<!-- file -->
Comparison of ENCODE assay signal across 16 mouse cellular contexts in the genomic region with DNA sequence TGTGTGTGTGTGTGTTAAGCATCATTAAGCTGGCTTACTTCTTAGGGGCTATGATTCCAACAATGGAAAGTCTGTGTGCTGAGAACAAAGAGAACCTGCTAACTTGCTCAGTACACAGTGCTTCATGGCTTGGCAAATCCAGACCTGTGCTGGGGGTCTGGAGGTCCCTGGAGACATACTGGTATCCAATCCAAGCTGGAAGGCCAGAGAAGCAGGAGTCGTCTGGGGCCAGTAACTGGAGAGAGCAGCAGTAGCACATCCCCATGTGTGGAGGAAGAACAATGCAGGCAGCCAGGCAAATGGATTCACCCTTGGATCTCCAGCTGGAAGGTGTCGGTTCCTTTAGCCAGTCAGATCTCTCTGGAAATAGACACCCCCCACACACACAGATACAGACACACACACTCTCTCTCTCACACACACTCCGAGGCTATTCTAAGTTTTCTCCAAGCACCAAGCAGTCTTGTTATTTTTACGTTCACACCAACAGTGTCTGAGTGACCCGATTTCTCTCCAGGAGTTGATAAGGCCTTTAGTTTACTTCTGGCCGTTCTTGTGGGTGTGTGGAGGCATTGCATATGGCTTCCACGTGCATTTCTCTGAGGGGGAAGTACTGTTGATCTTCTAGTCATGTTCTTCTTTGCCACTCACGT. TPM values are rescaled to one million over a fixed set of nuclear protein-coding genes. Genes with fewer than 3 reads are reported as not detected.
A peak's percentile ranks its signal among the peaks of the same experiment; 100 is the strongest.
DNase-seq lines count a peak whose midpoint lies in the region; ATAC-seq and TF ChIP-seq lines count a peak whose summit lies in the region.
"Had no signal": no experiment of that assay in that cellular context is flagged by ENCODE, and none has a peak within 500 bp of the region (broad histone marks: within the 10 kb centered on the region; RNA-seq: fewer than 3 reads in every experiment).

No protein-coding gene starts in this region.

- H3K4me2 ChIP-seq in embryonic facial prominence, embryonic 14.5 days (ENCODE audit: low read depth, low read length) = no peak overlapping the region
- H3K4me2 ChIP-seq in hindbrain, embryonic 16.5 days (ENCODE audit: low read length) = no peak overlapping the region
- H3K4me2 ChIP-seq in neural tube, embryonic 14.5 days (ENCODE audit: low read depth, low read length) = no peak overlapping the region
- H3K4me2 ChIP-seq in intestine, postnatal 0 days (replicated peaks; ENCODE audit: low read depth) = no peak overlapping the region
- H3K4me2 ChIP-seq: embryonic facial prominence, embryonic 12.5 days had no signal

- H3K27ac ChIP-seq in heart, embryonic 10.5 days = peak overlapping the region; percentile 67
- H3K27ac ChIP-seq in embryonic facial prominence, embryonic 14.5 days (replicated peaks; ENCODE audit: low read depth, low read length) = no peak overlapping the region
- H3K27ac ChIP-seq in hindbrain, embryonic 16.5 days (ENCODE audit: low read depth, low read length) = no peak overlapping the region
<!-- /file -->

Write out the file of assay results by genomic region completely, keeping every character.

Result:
Comparison of ENCODE assay signal across 16 mouse cellular contexts in the genomic region with DNA sequence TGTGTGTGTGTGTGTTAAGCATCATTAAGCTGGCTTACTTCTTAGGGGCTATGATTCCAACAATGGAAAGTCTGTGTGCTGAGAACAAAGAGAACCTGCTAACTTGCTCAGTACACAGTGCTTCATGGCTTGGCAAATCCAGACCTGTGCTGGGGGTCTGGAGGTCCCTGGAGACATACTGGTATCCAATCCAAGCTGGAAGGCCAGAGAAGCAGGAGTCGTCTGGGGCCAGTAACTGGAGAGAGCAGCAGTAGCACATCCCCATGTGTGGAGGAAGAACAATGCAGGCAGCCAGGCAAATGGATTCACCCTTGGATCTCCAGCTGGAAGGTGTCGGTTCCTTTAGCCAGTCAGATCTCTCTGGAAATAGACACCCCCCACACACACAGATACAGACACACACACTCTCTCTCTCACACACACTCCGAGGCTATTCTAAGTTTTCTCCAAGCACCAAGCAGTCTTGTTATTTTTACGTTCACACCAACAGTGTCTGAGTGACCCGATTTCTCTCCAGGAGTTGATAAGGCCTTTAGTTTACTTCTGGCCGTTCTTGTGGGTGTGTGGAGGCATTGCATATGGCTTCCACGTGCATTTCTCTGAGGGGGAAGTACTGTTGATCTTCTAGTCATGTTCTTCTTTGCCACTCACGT. TPM values are rescaled to one million over a fixed set of nuclear protein-coding genes. Genes with fewer than 3 reads are reported as not detected.
A peak's percentile ranks its signal among the peaks of the same experiment; 100 is the strongest.
DNase-seq lines count a peak whose midpoint lies in the region; ATAC-seq and TF ChIP-seq lines count a peak whose summit lies in the region.
"Had no signal": no experiment of that assay in that cellular context is flagged by ENCODE, and none has a peak within 500 bp of the region (broad histone marks: within the 10 kb centered on the region; RNA-seq: fewer than 3 reads in every experiment).

No protein-coding gene starts in this region.

- H3K4me2 ChIP-seq in embryonic facial prominence, embryonic 14.5 days (ENCODE audit: low read depth, low read length) = no peak overlapping the region
- H3K4me2 ChIP-seq in hindbrain, embryonic 16.5 days (ENCODE audit: low read length) = no peak overlapping the region
- H3K4me2 ChIP-seq in neural tube, embryonic 14.5 days (ENCODE audit: low read depth, low read length) = no peak overlapping the region
- H3K4me2 ChIP-seq in intestine, postnatal 0 days (replicated peaks; ENCODE audit: low read depth) = no peak overlapping the region
- H3K4me2 ChIP-seq: embryonic facial prominence, embryonic 12.5 days had no signal

- H3K27ac ChIP-seq in heart, embryonic 10.5 days = peak overlapping the region; percentile 67
- H3K27ac ChIP-seq in embryonic facial prominence, embryonic 14.5 days (replicated peaks; ENCODE audit: low read depth, low read length) = no peak overlapping the region
- H3K27ac ChIP-seq in hindbrain, embryonic 16.5 days (ENCODE audit: low read depth, low read length) = no peak overlapping the region